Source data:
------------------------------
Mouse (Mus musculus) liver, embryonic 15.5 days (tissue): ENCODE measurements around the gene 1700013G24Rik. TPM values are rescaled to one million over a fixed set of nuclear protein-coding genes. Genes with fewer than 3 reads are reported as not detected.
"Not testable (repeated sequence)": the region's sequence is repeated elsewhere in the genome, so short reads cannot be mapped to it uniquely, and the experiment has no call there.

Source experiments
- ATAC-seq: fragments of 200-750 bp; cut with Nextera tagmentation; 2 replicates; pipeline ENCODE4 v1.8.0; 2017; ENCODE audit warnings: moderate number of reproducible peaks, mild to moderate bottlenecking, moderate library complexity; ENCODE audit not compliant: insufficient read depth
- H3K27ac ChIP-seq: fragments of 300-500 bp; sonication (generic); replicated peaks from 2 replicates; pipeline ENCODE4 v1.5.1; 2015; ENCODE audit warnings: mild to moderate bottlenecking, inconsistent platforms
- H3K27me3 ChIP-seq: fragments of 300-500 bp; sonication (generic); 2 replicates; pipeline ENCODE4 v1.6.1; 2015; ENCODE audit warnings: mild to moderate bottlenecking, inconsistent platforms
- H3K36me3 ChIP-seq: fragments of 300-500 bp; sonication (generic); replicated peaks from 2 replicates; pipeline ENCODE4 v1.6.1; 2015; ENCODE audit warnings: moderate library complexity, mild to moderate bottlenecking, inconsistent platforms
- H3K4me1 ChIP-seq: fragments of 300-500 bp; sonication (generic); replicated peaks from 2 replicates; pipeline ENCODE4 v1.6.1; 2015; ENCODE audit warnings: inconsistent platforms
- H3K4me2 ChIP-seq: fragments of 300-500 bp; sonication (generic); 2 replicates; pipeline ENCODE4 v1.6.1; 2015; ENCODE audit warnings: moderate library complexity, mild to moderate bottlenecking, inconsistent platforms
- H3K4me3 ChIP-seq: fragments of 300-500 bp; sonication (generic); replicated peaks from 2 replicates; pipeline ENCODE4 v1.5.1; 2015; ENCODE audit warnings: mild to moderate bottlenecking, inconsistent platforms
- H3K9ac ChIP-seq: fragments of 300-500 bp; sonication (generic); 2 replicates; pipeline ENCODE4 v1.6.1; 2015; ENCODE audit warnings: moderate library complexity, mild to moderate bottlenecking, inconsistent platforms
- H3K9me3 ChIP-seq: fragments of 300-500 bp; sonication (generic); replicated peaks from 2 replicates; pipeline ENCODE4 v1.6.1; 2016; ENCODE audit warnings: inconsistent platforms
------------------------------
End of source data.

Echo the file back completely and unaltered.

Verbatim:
Mouse (Mus musculus) liver, embryonic 15.5 days (tissue): ENCODE measurements around the gene 1700013G24Rik. TPM values are rescaled to one million over a fixed set of nuclear protein-coding genes. Genes with fewer than 3 reads are reported as not detected.
"Not testable (repeated sequence)": the region's sequence is repeated elsewhere in the genome, so short reads cannot be mapped to it uniquely, and the experiment has no call there.

Source experiments
- ATAC-seq: fragments of 200-750 bp; cut with Nextera tagmentation; 2 replicates; pipeline ENCODE4 v1.8.0; 2017; ENCODE audit warnings: moderate number of reproducible peaks, mild to moderate bottlenecking, moderate library complexity; ENCODE audit not compliant: insufficient read depth
- H3K27ac ChIP-seq: fragments of 300-500 bp; sonication (generic); replicated peaks from 2 replicates; pipeline ENCODE4 v1.5.1; 2015; ENCODE audit warnings: mild to moderate bottlenecking, inconsistent platforms
- H3K27me3 ChIP-seq: fragments of 300-500 bp; sonication (generic); 2 replicates; pipeline ENCODE4 v1.6.1; 2015; ENCODE audit warnings: mild to moderate bottlenecking, inconsistent platforms
- H3K36me3 ChIP-seq: fragments of 300-500 bp; sonication (generic); replicated peaks from 2 replicates; pipeline ENCODE4 v1.6.1; 2015; ENCODE audit warnings: moderate library complexity, mild to moderate bottlenecking, inconsistent platforms
- H3K4me1 ChIP-seq: fragments of 300-500 bp; sonication (generic); replicated peaks from 2 replicates; pipeline ENCODE4 v1.6.1; 2015; ENCODE audit warnings: inconsistent platforms
- H3K4me2 ChIP-seq: fragments of 300-500 bp; sonication (generic); 2 replicates; pipeline ENCODE4 v1.6.1; 2015; ENCODE audit warnings: moderate library complexity, mild to moderate bottlenecking, inconsistent platforms
- H3K4me3 ChIP-seq: fragments of 300-500 bp; sonication (generic); replicated peaks from 2 replicates; pipeline ENCODE4 v1.5.1; 2015; ENCODE audit warnings: mild to moderate bottlenecking, inconsistent platforms
- H3K9ac ChIP-seq: fragments of 300-500 bp; sonication (generic); 2 replicates; pipeline ENCODE4 v1.6.1; 2015; ENCODE audit warnings: moderate library complexity, mild to moderate bottlenecking, inconsistent platforms
- H3K9me3 ChIP-seq: fragments of 300-500 bp; sonication (generic); replicated peaks from 2 replicates; pipeline ENCODE4 v1.6.1; 2016; ENCODE audit warnings: inconsistent platforms